There is significant variation in ambulance response times to patients with serious conditions such as suspected strokes or heart attacks, which is not fully explained by how rural an area is, an HSJ analysis has revealed. The exclusive analysis represents the first time ambulance performance for category two calls, which have an 18-minute response time target, have been broken down to clinical commissioning group level. Category two, known as emergency calls, covers a wide range of conditions, including suspected stroke and heart attacks (except cardiac arrests), major burns and epileptic seizures. They account for well over half of ambulance responses. The findings — described as “alarming” by the Stroke Association — lay bare the incredibly long waits which are usually hidden, because average waiting time data is usually published for ambulance trusts, which cover far larger areas than CCGs. Mark MacDonald, Deputy Director of Policy at the Stroke Association, said: “It is alarming to hear that in some cases ambulance staff are taking over an hour to reach patients because when it comes to stroke, being assessed quickly and then, if necessary, transferred to hospital, is really important.” Read full story (paywalled) Source: HSJ, 5 March 2020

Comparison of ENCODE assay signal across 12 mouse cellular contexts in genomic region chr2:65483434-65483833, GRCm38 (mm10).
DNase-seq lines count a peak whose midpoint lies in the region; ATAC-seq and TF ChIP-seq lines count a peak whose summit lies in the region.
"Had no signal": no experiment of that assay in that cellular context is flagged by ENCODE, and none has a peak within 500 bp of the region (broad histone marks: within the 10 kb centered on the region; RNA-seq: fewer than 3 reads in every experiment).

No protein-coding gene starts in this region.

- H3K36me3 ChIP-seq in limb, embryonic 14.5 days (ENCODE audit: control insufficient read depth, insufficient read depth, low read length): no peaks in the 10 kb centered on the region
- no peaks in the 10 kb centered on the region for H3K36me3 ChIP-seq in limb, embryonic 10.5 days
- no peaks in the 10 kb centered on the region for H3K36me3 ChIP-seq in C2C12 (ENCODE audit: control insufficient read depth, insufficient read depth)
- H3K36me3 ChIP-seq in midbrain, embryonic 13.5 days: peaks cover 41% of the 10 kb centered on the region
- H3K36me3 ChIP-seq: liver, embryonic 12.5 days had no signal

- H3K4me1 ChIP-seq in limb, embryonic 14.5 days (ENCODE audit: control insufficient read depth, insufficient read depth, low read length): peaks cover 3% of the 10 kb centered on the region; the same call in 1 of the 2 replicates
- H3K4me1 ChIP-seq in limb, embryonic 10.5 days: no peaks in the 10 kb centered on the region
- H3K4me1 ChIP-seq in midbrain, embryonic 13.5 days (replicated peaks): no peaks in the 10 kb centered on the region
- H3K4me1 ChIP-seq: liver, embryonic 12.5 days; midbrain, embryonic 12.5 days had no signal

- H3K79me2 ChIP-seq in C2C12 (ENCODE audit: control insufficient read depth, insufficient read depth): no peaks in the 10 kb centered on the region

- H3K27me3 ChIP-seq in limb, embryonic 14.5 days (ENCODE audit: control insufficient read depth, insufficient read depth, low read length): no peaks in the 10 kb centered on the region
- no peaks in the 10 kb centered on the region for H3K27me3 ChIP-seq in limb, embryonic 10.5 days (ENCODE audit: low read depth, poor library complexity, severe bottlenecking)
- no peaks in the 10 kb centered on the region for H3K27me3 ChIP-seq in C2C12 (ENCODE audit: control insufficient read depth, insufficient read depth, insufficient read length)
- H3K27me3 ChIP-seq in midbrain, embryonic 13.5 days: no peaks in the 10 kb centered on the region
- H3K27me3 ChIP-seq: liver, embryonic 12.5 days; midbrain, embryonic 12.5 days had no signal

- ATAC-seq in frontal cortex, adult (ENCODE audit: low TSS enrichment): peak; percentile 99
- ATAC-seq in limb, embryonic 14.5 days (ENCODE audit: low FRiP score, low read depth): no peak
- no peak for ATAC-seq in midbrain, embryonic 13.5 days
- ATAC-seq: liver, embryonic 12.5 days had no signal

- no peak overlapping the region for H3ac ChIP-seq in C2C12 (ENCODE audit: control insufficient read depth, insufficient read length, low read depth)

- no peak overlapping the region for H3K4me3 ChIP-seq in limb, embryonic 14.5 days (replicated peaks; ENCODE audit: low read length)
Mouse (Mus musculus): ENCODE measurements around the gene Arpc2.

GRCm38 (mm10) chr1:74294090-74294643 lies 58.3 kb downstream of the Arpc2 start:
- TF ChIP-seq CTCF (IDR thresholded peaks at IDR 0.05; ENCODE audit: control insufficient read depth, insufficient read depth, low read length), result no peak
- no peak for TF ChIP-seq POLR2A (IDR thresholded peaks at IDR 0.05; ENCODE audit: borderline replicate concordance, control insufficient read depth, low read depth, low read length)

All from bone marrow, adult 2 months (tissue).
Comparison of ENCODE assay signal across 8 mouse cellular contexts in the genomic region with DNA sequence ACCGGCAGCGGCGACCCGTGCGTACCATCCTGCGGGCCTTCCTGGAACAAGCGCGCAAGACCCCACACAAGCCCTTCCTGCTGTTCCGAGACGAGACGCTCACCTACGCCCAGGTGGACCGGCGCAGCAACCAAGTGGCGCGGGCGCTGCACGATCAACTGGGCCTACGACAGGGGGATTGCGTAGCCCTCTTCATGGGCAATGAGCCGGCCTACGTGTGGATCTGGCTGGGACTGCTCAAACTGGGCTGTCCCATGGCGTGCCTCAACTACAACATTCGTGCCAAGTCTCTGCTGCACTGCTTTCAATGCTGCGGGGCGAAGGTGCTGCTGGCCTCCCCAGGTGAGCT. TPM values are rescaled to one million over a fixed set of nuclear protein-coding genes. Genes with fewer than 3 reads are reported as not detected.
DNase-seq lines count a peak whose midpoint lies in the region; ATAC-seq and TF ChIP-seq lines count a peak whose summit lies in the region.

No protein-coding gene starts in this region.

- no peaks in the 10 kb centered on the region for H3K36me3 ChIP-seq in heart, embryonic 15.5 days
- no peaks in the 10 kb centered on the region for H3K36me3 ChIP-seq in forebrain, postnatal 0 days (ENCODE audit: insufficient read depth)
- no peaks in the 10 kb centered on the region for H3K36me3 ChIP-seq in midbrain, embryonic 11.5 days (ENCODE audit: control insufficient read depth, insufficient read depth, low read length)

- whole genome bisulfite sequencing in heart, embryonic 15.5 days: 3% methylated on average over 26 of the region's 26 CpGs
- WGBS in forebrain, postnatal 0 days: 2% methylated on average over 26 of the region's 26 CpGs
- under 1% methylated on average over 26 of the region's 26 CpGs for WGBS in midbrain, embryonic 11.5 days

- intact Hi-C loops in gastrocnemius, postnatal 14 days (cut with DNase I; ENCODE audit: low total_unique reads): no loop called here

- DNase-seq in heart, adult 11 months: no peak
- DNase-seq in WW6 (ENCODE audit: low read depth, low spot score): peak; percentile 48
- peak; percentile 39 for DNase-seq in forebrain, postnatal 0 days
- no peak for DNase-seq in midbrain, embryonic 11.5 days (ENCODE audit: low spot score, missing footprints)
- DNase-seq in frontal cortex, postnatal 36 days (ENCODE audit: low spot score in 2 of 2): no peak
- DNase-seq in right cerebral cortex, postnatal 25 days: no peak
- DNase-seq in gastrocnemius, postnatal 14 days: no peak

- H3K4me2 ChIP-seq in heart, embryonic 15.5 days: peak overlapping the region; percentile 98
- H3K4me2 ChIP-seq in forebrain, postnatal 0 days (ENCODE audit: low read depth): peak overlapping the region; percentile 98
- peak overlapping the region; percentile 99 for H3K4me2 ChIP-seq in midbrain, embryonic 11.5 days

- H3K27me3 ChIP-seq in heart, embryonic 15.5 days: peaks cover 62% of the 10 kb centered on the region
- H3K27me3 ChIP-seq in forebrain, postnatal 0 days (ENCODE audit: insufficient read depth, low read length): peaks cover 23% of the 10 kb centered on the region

5. Content Article
    Recommendations include: assess patients for venous thromboembolism (VTE) risk with an easy to use automated scoring system provide the recommended prophylaxis regimen, depending on whether the mother is antepartum or postpartum reassesses the patient every 24 hours or upon the occurrence of a significant event, like surgery ensure that the mother is provided with appropriate VTE prevention education upon hospital discharge.
  6. News Article
    Almost half of hospitals have a shortage of specialist stroke consultants, new figures suggest. One charity fears "thousands of lives" will be put at risk unless action is taken, with others facing the threat of a lifelong disability. In 2016, Alison Brown had what is believed to have been at least one minor stroke, but non-specialist doctors at different hospitals repeatedly told her she did not have a serious health condition. One even described it as an ear infection. Ten months later, aged 34, she had a bilateral artery dissection - a common cause of stroke in young people, where a tear in a blood vessel causes a clot that impedes blood supply to the brain. She was admitted to hospital - but again struggled for a diagnosis. A junior doctor found an issue with blood flow to the brain but she says their comments were dismissed and she was told it was a migraine. It was only when she collapsed again, days later, and admitted herself to a hospital with a dedicated stroke ward that a specialist team was able to give her the care she needed. Alison's case highlights the importance of being seen by stroke specialists. However, according to new figures from King's College London's 2018-19 Snapp (Sentinel Stroke National Audit Programme) report, 48% of hospitals in England, Wales and Northern Ireland have had at least one stroke consultant vacancy for the past 12 months or more. This has risen from 40% in 2016 and 26% in 2014. The Stroke Association charity - which analysed the data - says the UK is "hurtling its way to a major stroke crisis" unless the issue is addressed. Read full story Source: BBC News, 17 January 2020